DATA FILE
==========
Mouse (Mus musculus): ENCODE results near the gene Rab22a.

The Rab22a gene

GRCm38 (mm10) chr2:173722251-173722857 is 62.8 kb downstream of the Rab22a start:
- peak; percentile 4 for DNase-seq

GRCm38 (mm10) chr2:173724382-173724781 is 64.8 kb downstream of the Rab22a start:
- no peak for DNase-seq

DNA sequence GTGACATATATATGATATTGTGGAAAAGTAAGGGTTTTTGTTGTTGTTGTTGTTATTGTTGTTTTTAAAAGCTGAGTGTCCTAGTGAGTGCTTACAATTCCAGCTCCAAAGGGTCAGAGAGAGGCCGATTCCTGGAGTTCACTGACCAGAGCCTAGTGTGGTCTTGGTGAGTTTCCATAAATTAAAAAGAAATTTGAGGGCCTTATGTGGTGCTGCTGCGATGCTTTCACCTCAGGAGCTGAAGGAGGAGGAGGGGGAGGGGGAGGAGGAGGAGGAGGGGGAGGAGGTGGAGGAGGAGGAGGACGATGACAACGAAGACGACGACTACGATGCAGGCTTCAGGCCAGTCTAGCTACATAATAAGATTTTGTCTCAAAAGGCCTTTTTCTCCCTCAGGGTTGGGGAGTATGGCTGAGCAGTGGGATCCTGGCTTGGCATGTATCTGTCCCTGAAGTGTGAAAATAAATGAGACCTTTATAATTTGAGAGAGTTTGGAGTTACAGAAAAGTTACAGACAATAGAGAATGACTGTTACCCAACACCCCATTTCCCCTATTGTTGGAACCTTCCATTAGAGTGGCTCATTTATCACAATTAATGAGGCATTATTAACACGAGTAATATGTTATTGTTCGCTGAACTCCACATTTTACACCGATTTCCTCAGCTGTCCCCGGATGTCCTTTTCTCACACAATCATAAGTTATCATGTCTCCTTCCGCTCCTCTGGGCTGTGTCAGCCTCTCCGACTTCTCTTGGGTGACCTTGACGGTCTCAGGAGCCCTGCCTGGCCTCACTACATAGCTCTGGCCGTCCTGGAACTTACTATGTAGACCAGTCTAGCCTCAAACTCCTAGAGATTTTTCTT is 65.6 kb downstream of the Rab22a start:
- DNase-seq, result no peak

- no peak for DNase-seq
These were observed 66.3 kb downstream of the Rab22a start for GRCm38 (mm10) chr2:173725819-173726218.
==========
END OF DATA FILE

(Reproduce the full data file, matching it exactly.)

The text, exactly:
Mouse (Mus musculus): ENCODE results near the gene Rab22a.

The Rab22a gene

GRCm38 (mm10) chr2:173722251-173722857 is 62.8 kb downstream of the Rab22a start:
- peak; percentile 4 for DNase-seq

GRCm38 (mm10) chr2:173724382-173724781 is 64.8 kb downstream of the Rab22a start:
- no peak for DNase-seq

DNA sequence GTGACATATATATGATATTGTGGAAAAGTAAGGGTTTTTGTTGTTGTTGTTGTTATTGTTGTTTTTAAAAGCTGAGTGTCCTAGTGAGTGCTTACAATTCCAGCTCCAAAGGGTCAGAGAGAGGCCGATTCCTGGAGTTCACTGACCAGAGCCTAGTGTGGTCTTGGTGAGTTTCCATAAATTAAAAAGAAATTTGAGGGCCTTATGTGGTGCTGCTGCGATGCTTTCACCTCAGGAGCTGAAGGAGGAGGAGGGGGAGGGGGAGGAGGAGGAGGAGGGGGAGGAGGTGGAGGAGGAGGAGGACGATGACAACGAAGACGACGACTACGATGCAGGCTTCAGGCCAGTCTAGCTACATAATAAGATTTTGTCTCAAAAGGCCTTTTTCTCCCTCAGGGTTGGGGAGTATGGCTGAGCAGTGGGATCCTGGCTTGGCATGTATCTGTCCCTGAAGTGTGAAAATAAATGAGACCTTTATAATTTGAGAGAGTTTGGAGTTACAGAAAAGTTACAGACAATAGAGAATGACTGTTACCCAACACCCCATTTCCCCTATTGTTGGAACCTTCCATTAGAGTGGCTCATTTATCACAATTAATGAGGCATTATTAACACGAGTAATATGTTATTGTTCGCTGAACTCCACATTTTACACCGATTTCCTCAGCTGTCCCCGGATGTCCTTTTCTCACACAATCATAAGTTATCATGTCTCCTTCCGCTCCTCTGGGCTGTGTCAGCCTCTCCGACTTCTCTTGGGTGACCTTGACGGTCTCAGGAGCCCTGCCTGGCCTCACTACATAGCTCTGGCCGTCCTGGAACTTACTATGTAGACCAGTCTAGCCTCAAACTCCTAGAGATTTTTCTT is 65.6 kb downstream of the Rab22a start:
- DNase-seq, result no peak

- no peak for DNase-seq
These were observed 66.3 kb downstream of the Rab22a start for GRCm38 (mm10) chr2:173725819-173726218.